Court of Protection
If you have a loved one that no longer has the mental capacity to manage on their own in relation to their health and welfare and/or their property and financial matters, it is likely they will need your help. A person may lose mental capacity due to illness, such as dementia, Alzheimer’s disease etc, or as a result of a stroke, an injury or a developmental condition.
Gaining Power of Attorney
If your loved one does not have a Power of Attorney i.e. they have not appointed someone to deal with these matters for them, it is likely an application will have to be made to the Court of Protection so that important decisions can be made on their behalf.
The Court of Protection is a specialist court which protects the rights and interests of people who have lost the mental capacity to make important decisions on their own and/or are not capable of dealing with their own affairs.
Appointing a Deputy
The application to the Court of Protection will either be to ask the court to make a specific decision on behalf of your loved one or to appoint a person (or more than one person), called a Deputy, to have the legal right to make ongoing decisions on behalf of your loved one and to manage their affairs. The Deputy can be a member of your loved one’s family or a close friend. However, if you, a member of your family or a close friend do not wish to take on the role of the Deputy, or if there is nobody to act as Deputy, a Solicitor can be appointed as your loved one’s Deputy.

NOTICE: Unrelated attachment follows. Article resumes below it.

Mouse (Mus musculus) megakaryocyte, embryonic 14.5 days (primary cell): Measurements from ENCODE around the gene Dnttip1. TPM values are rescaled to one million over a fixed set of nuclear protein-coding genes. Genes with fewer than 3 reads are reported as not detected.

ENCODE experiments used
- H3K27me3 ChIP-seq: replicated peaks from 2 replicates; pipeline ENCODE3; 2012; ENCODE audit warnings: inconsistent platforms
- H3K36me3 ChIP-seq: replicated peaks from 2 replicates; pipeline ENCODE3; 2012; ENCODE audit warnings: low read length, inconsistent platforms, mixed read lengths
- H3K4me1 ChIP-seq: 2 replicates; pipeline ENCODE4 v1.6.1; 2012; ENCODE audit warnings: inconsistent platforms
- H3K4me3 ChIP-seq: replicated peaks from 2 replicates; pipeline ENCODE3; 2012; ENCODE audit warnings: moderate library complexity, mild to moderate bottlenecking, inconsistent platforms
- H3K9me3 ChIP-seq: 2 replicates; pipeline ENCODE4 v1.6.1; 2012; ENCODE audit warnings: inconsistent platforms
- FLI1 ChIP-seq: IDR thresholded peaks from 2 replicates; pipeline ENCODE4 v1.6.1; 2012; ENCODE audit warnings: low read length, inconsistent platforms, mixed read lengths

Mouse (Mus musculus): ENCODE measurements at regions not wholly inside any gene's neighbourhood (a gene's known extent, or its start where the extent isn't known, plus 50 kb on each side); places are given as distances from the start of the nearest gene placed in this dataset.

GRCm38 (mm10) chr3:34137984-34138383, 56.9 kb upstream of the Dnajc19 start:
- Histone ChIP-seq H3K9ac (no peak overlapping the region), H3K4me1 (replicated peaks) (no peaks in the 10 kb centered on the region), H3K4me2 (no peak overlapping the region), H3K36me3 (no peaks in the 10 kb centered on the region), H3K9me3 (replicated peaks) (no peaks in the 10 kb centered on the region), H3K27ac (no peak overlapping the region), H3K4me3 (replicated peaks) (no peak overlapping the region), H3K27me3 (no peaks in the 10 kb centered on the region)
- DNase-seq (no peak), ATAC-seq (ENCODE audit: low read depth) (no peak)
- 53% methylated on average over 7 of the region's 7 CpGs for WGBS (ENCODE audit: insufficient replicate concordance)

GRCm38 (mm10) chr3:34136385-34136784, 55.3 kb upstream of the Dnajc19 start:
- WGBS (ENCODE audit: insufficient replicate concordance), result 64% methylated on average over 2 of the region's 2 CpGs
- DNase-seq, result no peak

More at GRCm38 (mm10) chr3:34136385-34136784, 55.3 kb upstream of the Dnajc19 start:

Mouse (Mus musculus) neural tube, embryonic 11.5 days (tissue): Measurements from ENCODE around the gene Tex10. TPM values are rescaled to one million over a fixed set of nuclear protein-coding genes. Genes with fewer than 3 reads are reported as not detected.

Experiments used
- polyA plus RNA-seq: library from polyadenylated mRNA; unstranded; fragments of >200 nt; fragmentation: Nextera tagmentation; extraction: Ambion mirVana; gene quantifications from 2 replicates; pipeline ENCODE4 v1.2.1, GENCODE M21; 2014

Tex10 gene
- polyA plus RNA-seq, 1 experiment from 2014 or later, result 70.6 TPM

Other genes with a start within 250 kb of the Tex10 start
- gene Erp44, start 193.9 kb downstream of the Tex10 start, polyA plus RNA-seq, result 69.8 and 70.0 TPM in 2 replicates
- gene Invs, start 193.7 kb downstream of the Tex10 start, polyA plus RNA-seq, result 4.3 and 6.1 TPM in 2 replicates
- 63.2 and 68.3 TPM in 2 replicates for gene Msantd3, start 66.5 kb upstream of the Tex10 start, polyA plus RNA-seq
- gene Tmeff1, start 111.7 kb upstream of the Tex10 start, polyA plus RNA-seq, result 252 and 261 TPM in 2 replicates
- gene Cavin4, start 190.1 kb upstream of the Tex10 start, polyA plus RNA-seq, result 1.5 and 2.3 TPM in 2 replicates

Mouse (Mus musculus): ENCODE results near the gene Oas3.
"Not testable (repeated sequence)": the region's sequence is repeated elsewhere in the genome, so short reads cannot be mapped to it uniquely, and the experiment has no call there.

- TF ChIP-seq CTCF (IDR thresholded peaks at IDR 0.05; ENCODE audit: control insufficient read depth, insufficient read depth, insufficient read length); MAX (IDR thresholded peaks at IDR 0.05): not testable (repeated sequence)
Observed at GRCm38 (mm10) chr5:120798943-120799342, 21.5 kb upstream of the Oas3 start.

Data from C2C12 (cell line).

The application will need medical evidence to confirm your loved one’s mental capacity.
When the Court of Protection has approved the application, the Deputy (or Deputies) will have the legal right to make decisions for, and manage the affairs of, your loved one. The Deputy will also have to provide an annual report to the court to confirm what has been done on behalf of your loved one.
We can help and support you with your application to the Court of Protection, as follows:
- To apply for you to act as Deputy or to apply for Leech & Co to act as Deputy
- Apply to the Court of Protection to make a specific, one-off decision
- Request that a Statutory Will is made for your loved one
- Obtain the medical evidence in relation to your loved one’s mental capacity
- Assist you with the annual report or prepare the annual report to the court
Disputing Deputy Decisions
We can also help you if a person has already applied to be Deputy and you are not happy with that person performing the role or if a Deputy has been appointed and you are not happy with how the Deputy is handling matters.
We can help you with the following:
- Contest an application to be made a Deputy
- Appeal a Deputy’s decision
- Submit an application to become a Deputy against another application
Find out more about the Court of Protection and how we can help you by clicking the buttons below: